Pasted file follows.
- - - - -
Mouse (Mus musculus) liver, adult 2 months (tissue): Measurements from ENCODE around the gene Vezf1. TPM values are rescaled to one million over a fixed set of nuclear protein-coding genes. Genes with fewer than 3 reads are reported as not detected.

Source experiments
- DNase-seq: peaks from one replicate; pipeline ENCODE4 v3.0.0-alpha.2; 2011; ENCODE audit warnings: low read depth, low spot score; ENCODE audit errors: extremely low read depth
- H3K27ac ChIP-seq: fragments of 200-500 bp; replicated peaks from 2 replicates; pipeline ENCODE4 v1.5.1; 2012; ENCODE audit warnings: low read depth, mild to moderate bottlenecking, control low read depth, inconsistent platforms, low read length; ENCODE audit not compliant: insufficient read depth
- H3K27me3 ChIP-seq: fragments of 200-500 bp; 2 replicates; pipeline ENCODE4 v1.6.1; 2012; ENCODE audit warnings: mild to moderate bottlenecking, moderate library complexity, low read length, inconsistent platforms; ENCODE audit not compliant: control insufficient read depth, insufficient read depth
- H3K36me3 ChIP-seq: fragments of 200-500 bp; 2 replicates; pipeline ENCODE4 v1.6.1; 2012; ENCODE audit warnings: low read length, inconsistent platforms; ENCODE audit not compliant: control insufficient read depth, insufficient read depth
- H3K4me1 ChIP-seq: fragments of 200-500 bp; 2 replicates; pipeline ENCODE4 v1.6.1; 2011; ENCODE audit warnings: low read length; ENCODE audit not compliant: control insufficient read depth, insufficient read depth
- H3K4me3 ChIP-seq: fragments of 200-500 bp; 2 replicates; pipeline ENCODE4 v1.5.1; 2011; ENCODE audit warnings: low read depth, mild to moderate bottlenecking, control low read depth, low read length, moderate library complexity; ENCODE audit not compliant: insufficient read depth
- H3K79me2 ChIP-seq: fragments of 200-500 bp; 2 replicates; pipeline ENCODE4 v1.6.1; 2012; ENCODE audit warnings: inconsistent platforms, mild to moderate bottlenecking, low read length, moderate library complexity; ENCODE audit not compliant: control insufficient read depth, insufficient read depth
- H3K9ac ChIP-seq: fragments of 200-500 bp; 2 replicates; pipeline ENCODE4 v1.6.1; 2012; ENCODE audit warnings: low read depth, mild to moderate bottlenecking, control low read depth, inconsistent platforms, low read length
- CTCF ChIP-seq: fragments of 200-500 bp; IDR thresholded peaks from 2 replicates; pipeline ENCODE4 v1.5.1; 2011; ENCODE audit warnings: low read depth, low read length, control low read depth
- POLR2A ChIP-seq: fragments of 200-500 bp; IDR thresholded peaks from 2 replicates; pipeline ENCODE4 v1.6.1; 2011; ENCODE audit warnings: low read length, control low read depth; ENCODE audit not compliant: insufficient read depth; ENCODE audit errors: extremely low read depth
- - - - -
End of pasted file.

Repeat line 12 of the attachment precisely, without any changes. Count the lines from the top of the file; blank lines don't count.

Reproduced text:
- POLR2A ChIP-seq: fragments of 200-500 bp; IDR thresholded peaks from 2 replicates; pipeline ENCODE4 v1.6.1; 2011; ENCODE audit warnings: low read length, control low read depth; ENCODE audit not compliant: insufficient read depth; ENCODE audit errors: extremely low read depth